When I arrived home from hiking this August, I became very aware that I had lost weight. And not just that I had lost it, but that parts of my body that I have been unhappy with were suddenly looking how I wanted them to. When you go walking for two and a half weeks, it starts to pay off. But when I got back, I was also nursing an injury. It took a while to get back to the gym. And then I kept a solid regiment for a while. And then I went to Portland…and it was easy to just stay inside and lay around all day. As much as I want to be a person that gets up and goes all the time, when it starts to slip back…it’s easy to keep it that way. For every day I don’t go to the gym, not going the next day feels easier.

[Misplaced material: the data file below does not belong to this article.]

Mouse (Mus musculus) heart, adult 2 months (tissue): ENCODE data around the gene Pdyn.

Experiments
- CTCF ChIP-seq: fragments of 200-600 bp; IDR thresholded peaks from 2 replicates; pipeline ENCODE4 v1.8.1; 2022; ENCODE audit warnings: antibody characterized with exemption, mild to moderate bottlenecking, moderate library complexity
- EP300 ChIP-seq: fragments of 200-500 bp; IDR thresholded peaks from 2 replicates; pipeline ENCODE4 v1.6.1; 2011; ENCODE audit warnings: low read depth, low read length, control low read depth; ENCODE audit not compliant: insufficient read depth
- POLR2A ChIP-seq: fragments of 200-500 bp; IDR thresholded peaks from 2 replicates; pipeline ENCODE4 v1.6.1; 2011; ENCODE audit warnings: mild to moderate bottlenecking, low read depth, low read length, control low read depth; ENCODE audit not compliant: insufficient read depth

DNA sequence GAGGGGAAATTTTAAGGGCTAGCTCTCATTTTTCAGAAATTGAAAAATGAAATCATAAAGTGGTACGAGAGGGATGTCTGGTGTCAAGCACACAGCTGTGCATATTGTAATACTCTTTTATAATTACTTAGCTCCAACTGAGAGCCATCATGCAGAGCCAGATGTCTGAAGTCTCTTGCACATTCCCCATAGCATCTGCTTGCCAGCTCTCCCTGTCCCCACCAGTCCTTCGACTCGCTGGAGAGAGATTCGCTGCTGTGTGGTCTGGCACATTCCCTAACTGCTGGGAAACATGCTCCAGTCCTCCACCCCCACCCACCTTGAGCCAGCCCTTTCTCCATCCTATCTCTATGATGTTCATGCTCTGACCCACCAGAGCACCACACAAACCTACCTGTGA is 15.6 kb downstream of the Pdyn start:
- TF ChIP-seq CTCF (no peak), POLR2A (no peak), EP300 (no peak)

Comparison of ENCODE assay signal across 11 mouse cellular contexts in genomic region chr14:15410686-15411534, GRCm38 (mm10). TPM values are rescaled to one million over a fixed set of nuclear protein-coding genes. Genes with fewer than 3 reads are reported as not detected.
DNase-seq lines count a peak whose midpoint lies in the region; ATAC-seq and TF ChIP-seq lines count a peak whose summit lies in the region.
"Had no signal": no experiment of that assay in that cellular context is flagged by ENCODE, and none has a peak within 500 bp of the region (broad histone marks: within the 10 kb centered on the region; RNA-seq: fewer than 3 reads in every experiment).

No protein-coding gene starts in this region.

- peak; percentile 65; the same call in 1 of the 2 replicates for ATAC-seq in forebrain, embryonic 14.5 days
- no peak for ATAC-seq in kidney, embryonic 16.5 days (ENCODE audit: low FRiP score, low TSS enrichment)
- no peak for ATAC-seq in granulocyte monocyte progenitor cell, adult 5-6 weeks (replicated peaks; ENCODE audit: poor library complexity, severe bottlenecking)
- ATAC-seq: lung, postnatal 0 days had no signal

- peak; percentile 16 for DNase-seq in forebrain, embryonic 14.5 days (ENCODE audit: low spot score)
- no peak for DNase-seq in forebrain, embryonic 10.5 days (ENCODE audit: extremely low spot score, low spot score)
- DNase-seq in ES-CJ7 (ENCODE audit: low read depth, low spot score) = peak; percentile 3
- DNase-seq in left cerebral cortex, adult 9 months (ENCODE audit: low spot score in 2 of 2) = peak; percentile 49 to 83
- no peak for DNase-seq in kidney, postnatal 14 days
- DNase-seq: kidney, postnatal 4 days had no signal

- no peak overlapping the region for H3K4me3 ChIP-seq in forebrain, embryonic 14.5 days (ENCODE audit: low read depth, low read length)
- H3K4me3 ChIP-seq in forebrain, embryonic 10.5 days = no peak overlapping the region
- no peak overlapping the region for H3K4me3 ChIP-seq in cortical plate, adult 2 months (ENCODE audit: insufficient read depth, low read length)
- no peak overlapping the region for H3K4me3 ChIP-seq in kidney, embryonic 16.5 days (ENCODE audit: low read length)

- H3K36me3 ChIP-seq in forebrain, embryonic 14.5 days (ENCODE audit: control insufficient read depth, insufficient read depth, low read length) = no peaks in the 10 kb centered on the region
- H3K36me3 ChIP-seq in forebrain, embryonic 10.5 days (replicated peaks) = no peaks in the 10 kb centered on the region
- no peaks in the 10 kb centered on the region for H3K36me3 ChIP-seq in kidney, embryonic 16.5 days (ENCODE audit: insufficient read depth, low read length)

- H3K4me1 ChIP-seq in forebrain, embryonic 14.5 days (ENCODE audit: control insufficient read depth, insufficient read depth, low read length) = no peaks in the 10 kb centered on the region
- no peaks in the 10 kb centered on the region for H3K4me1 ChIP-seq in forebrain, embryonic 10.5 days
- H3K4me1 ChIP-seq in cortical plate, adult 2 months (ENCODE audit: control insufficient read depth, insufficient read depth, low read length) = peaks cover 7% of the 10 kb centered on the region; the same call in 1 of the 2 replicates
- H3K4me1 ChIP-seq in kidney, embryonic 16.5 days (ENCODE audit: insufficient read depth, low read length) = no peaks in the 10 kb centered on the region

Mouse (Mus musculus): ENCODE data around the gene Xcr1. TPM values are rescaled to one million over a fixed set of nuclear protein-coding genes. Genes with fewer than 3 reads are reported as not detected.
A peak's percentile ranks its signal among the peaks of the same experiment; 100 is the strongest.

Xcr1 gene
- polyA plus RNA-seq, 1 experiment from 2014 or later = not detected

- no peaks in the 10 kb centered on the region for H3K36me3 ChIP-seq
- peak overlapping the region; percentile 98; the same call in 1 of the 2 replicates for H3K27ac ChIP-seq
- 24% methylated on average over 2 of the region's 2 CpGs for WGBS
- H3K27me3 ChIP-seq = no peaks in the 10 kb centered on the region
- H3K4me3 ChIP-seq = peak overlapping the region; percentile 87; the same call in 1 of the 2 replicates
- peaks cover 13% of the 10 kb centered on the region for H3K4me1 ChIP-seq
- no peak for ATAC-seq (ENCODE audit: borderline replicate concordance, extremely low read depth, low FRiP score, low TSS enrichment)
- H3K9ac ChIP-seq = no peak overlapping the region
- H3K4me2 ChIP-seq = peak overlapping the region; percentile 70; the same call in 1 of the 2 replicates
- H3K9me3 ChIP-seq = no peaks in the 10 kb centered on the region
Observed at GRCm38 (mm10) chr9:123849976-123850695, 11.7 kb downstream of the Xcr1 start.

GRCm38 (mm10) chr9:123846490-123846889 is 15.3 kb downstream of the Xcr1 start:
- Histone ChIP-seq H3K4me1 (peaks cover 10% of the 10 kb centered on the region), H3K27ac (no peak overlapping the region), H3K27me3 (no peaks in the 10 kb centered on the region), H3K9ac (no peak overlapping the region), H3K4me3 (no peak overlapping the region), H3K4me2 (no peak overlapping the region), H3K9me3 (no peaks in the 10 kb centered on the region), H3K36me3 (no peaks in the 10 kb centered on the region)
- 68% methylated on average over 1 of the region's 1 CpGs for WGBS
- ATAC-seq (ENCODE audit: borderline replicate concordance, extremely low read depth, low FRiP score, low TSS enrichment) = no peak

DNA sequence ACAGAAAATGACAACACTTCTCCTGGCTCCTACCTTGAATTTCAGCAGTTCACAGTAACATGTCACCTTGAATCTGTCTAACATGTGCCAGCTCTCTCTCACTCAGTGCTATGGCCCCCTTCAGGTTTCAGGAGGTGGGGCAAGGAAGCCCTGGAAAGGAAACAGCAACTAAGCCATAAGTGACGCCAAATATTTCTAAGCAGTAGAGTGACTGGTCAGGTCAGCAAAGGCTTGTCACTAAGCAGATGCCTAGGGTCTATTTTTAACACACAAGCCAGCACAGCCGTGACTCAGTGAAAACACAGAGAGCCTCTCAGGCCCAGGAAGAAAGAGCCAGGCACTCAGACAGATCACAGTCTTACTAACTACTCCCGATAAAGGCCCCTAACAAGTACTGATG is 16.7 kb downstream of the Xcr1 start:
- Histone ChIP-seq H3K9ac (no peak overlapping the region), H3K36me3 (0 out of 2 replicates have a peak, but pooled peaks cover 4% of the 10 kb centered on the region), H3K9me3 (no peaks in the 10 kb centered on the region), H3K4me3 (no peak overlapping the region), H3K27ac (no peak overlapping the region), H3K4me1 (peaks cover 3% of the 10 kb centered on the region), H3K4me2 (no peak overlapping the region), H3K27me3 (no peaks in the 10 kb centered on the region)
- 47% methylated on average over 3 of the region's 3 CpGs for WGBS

It’s like this for so many things. Waking up late makes it easy to wake up late the next day. Ordering take out once makes you realize that it’s quicker than making your own food. Forgetting to take your vitamins one day makes it easier to forget them again. Pattern begets pattern. And choosing to break an easy pattern for something more difficult can take a lot of work. For me, this means that I need to stop writing now and pack my gym bag. I need to make myself take it with me tomorrow. I need to not convince myself after lunch that I don’t have time or it’s a bad idea. I need to remind myself how much better I feel when I exercise. I need to do so many things to mentally get over the hurdle that grows taller every day. I think these are the hurdles that keep people from doing so many things in their lives. And it’s all I can do to clear this one so that maybe the next one will be easier.

New Beginnings